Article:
Obama’s claims collide with health care realities

The New Year isn’t shaping up to be a particularly happy one for the 154 million Americans who receive health insurance through their employers.

Premiums for the average employer-sponsored family plan have climbed to a record high of $17,545, according to a recent Kaiser Family Foundation study. That’s an increase of $4,865 since President Obama first won election. And the price hikes show no signs of abating.

Obamacare deserves much of the blame. The president promised that his health reform push would reduce premiums “by up to $2,500 for a typical family.”

That’s a $7,000 gap between President Obama’s promise and today’s reality. And it results from fatal flaws in the health law’s design. Obamacare places costly mandates and taxes on insurance companies. Insurers pass those costs onto employers — and ultimately, employees — in the form of higher premiums and deductibles.

Obamacare is saturated with mandates. Among the ones that inflate employer-sponsored premiums the most are those concerning “essential health benefits.” In short, the EHB mandates that all individual and small-group — read “small business” — plans cover 10 types of medical services, including mental health and maternity care.

The extra benefits are nice for the patients who receive them. But they’re hardly free.

When the government forces all plans to cover more procedures and services, the higher cost of providing care compels insurers to raise premiums across the board. Thus, a predominantly male construction firm may end up paying higher premiums in order to cover maternity services for employees who aren’t expecting children anytime soon.

In other words, the essential health benefits mandates deprive small businesses of the option to select less expensive plans tailored to fit their workers’ needs.

Obamacare’s “health insurance tax” also drives up insurance premiums. A 2014 report from the Congressional Budget Office estimated that the tax will extract $145 billion from health insurance companies by 2024. Insurers have simply passed the cost along to individuals and businesses. For small businesses, the tax boosts premiums by an average of $530 per covered family.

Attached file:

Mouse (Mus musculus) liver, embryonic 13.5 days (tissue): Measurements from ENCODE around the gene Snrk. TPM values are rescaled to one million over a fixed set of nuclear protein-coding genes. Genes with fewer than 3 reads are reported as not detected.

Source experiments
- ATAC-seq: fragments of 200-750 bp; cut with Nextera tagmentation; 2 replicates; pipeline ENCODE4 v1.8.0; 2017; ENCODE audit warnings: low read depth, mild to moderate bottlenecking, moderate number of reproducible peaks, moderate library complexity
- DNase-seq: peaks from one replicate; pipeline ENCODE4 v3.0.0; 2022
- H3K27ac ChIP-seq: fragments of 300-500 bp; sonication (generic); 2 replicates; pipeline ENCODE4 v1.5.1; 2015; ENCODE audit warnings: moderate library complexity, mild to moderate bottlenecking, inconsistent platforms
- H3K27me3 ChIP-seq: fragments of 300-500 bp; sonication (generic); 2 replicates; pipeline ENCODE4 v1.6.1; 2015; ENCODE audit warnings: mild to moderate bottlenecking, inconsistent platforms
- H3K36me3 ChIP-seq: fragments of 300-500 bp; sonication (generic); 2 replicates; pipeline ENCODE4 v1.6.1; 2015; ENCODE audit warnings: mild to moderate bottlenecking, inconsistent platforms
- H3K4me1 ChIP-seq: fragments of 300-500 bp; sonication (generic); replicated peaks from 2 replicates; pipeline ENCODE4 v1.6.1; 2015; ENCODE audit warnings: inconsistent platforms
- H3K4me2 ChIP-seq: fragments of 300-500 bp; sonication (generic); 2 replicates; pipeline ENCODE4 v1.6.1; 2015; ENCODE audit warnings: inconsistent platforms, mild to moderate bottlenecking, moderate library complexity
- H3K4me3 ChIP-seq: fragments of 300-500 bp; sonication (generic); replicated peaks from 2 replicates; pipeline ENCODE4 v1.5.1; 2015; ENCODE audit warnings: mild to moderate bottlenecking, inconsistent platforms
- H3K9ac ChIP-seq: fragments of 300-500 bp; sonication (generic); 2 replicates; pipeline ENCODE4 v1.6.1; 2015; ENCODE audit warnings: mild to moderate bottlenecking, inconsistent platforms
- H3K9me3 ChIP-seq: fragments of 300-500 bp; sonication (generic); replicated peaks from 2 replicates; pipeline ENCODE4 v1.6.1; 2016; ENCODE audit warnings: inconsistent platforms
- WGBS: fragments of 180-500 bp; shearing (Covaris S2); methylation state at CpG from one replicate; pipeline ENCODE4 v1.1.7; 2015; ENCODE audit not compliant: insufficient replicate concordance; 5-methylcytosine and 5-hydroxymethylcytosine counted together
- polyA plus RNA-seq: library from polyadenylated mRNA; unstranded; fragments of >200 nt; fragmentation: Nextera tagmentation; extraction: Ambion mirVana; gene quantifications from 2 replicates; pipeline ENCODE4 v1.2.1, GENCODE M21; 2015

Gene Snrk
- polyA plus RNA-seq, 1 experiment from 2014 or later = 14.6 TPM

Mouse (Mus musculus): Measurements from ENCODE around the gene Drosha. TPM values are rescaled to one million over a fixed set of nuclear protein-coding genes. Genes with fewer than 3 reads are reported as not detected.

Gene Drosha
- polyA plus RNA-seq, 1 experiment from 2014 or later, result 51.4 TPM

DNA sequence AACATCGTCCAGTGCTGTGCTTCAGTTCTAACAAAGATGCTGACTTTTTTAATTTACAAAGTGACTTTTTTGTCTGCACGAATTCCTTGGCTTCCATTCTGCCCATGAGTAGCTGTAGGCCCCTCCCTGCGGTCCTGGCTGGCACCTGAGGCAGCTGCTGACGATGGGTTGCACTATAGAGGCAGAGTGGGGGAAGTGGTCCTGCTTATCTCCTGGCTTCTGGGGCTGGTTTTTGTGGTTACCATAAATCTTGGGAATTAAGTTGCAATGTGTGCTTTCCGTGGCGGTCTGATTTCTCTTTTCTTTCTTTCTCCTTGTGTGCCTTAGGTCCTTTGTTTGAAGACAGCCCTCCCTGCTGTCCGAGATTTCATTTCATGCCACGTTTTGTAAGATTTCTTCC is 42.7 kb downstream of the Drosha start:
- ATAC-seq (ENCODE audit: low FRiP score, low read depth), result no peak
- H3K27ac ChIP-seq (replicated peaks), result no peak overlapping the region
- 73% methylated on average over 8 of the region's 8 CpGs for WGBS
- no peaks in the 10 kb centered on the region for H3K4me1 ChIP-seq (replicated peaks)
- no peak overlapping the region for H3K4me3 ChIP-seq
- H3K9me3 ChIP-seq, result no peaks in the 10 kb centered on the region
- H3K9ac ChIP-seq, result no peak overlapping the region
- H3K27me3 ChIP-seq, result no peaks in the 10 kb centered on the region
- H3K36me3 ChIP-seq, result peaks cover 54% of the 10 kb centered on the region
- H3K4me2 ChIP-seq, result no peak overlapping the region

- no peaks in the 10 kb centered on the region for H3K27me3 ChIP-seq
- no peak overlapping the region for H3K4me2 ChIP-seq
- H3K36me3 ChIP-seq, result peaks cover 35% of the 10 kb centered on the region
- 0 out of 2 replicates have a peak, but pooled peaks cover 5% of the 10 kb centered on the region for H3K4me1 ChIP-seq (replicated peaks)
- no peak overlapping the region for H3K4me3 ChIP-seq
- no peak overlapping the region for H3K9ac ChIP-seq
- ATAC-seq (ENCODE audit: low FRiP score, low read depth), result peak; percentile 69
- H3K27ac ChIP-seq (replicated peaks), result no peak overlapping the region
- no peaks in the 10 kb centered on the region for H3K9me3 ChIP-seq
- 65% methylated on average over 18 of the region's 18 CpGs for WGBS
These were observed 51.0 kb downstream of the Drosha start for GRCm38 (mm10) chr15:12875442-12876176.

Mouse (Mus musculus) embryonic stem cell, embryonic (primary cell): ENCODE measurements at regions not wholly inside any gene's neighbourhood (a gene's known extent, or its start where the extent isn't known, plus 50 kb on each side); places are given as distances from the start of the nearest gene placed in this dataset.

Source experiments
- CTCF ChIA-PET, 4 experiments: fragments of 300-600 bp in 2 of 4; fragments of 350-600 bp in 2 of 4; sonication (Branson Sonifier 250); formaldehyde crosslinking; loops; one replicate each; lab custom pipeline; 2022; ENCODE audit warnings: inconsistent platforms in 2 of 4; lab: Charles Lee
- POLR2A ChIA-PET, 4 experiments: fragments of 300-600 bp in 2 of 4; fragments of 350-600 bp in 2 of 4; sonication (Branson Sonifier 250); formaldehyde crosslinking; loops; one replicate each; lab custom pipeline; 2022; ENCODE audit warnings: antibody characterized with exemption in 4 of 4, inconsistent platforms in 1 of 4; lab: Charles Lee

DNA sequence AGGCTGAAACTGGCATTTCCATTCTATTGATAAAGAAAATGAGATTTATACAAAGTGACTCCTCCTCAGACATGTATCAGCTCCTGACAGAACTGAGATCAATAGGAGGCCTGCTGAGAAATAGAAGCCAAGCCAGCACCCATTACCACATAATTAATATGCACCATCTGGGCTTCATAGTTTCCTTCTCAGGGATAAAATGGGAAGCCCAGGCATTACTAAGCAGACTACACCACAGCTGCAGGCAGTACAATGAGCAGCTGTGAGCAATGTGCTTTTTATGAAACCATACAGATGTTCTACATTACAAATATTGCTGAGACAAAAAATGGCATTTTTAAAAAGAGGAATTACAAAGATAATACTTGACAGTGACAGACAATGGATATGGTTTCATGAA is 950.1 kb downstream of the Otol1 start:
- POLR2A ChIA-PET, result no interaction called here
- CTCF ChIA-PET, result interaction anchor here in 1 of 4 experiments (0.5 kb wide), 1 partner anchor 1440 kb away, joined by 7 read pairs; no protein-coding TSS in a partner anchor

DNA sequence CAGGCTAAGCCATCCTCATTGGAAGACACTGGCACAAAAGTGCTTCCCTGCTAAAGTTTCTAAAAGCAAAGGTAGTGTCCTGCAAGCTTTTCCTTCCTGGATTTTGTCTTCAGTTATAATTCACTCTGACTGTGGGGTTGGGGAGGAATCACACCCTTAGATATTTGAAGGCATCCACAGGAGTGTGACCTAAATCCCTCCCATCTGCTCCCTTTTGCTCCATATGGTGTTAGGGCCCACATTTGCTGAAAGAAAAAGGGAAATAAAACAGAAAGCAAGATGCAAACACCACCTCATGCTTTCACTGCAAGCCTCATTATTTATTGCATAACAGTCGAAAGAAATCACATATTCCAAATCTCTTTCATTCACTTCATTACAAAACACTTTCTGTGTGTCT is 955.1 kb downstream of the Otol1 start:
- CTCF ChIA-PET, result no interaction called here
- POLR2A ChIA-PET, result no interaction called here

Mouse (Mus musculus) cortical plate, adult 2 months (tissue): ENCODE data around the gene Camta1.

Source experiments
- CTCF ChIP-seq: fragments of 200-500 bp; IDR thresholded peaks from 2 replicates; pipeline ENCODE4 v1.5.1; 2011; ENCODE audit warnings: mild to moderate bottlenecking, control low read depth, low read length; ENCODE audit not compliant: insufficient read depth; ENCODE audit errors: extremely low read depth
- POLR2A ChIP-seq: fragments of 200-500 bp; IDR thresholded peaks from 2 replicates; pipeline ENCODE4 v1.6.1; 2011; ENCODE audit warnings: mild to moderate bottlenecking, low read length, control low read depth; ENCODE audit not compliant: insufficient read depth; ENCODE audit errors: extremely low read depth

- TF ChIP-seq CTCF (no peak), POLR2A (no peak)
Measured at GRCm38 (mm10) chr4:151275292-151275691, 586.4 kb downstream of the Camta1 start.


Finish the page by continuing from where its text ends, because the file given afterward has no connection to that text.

For now, though, consumers will have some relief. Congress recently agreed to a one-year delay of the tax until 2017 as part of its recent spending package.

The president’s defenders claim that premiums are rising at a pace lower than, or at least similar to, the pre-Obamacare status quo. From 2010 to 2015, premiums rose 27 percent — the same percentage as the five years before the healthcare overhaul was passed.

But maintaining the status quo is far from the president’s promise to drive premiums down by $2,500.

Worse, this year’s premium hikes are hitting consumers’ pocketbooks harder because wages are largely stagnant. Between 2010 and 2015, workers’ earnings increased about half as much as much as they did between 2005 and 2010.

Nor has Obamacare relieved consumers from the burden of high deductibles. In fact, deductibles for workers with employer-sponsored single coverage have increased 67 percent since 2010. Forty-six percent of all workers with single coverage — and 63 percent of workers at small and mid-sized companies — face a deductible of at least $1,000. That’s up from just 27 percent of all workers — and 46 percent of small and mid-sized firm employees — in 2010.

Of course, higher deductibles aren’t necessarily bad in and of themselves, especially when they’re paired with health savings accounts, which enable people to save money tax-free for future medical expenses. Higher deductibles incentivize consumers to moderate their healthcare consumption and shop around for the most affordable care.

But the theory behind high-deductible plans is that consumers accept higher out-of-pocket costs in exchange for lower premiums. Under Obamacare, consumers are facing high premiums and high deductibles — and limited choice among types of plans.

For many companies, health benefits are proving too expensive to offer — Obamacare’s mandate that most do so notwithstanding. In 2015, 57 percent of firms provided workers with health insurance. That’s down from a high of 69 percent five years ago.

For the 1 in 2 Americans who receive health benefits through an employer, the road ahead doesn’t look promising. Premiums continue to rise. Deductibles are skyrocketing. And companies are in no rush to expand coverage. By any objective measure, the Affordable Care Act has failed to improve the market for employer-sponsored health care.

Nothing contained in this blog is to be construed as necessarily reflecting the views of the Pacific Research Institute or as an attempt to thwart or aid the passage of any legislation.

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